In 2004, Michael and Chantell Sackett purchased a roughly half-acre patch of land along a lake nestled in the scenic wilderness of the Idaho panhandle.
The couple dreamed of building a home in Priest Lake, Idaho, and setting down roots in an idyllic vacation destination popular among boaters, hunters and skiers.
But for 17 years, the Sacketts’ property has sat empty as the couple has fought a long Clean Water Act permitting battle that has already made it all the way to the nation’s highest court.
The justices may decide this week whether they want to get involved a second time.
“Our case is a prime example of how the government handles challenges to its edicts: it has the time and a bottomless bag of taxpayer dollars at its disposal to outlast property owners in court,” the Sacketts said in a joint statement. “Not this time.”
The couple has filed a Supreme Court petition, Sackett v. EPA, that calls on the justices to revisit the court’s splintered 2006 ruling in Rapanos v. United States, which birthed two competing tests for determining the scope of Clean Water Act jurisdiction (E&E News PM, Sept. 23, 2021).
Attorneys for the Sacketts say that the couple may be spared from the burden of securing federal permits to build on their property — if the Supreme Court decides to back the narrower test authored by former Supreme Court Justice Antonin Scalia.
The case has a tiny chance of review by the Supreme Court, which hears only about 1 percent of the thousands of petitions it receives each year.
EPA has urged the justices to ignore the Sacketts’ plea: The agency said it would be premature for the court to weigh in while the Biden administration is still at work on a brand-new rule defining “waters of the United States,” or WOTUS — a term that describes wetlands and streams that are subject to federal permitting requirements (Greenwire, Nov. 29, 2021).
A decision by the Supreme Court to hear the Sacketts’ case “would invert the usual order of operations, whereby judicial review occurs after the agency has completed its work,” government lawyers wrote in a recent brief.
EPA declined to offer further comment, since the litigation is pending.
It’s not unprecedented for the Supreme Court to weigh in on an unfinalized rule. Last year, the justices agreed to examine EPA’s authority under the Clean Air Act to regulate carbon dioxide emissions from existing power plants — even though no such rule technically exists, and the Biden administration has said it intends to craft one that is different from its Obama- and Trump-era predecessors (Greenwire, Nov. 2, 2021).
Legal observers have attributed the court’s decision to take on the EPA carbon rule case to the newly bolstered conservative majority on the bench. The firm that is representing the Sacketts — the property rights-focused Pacific Legal Foundation — has previously signaled that it wants the Supreme Court, which is now dominated by six conservatives who may favor Scalia’s Clean Water Act test, to get involved now (Greenwire, April 28, 2021).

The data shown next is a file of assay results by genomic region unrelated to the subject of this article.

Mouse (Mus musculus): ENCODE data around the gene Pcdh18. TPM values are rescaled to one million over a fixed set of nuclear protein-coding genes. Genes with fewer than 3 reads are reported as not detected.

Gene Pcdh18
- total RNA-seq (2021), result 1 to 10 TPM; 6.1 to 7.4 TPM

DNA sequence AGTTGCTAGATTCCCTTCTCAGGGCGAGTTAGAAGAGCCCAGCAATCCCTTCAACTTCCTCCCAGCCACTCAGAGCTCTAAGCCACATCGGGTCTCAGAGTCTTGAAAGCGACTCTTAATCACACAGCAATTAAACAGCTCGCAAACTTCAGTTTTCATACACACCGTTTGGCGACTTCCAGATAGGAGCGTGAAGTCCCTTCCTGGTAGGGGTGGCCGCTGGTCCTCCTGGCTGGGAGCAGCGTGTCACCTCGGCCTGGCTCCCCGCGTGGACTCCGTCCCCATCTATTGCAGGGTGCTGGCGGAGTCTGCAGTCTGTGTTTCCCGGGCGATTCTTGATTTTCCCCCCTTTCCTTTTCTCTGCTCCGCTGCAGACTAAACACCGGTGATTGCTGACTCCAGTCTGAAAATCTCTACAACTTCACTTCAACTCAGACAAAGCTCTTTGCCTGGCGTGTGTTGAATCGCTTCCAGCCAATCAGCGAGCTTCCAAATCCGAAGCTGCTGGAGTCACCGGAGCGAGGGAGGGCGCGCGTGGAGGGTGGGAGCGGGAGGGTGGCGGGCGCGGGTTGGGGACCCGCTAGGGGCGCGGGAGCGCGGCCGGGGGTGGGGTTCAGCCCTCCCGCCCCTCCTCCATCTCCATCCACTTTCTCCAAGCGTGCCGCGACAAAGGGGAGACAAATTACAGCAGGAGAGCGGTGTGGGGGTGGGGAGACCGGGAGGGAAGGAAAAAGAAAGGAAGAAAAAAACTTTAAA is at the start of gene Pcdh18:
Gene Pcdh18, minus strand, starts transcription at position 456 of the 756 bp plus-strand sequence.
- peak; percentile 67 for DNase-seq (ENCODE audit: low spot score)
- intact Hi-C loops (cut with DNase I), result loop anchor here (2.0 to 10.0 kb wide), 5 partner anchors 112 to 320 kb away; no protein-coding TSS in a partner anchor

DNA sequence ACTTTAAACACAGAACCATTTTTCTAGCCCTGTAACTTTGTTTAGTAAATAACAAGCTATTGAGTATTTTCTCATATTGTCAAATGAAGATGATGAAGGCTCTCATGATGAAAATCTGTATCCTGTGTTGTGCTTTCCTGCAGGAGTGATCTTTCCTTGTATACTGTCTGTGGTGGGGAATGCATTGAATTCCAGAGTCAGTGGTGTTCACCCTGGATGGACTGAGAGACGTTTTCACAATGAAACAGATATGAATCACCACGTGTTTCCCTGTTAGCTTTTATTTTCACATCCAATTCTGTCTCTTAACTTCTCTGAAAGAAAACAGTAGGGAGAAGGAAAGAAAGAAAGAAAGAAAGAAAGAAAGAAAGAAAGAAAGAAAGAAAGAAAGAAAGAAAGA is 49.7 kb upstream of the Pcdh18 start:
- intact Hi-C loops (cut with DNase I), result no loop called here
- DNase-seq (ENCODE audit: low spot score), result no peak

“If this were a couple years ago, my money would be on a denial of cert in the Sackett case,” said Holland & Hart LLP partner Ashley Peck. “But this court has signaled more of a willingness to weigh in.”
Vermont Law School professor Pat Parenteau said he questioned whether Clean Water Act jurisdiction is a hot enough issue for the justices to take the type of unprecedented step they did in the EPA carbon rule case.
A better option, he said, would be for the justices to wait until the Biden administration finalizes its new WOTUS rule.
“They can bide their time,” said Parenteau. “They will have the chance to rule conclusively on the scope of federal jurisdiction of the Clean Water Act if they want to.”
A long legal saga
The Sacketts are no strangers to the Supreme Court.
In 2012, the justices heard — and ultimately agreed with — the Sacketts’ argument that they had the right to go to court to challenge a compliance order EPA had issued against the couple in 2007 for filling the Priest Lake property with dirt and rock to prepare the land for construction.
With that victory in hand, the Sacketts returned to the lower courts, where they have slugged it out for nearly a decade for the right to build their home without securing costly federal permits. They estimate they would pay upward of $200,000 to secure permission build on a plot of land they bought for just $23,000.
They ultimately lost.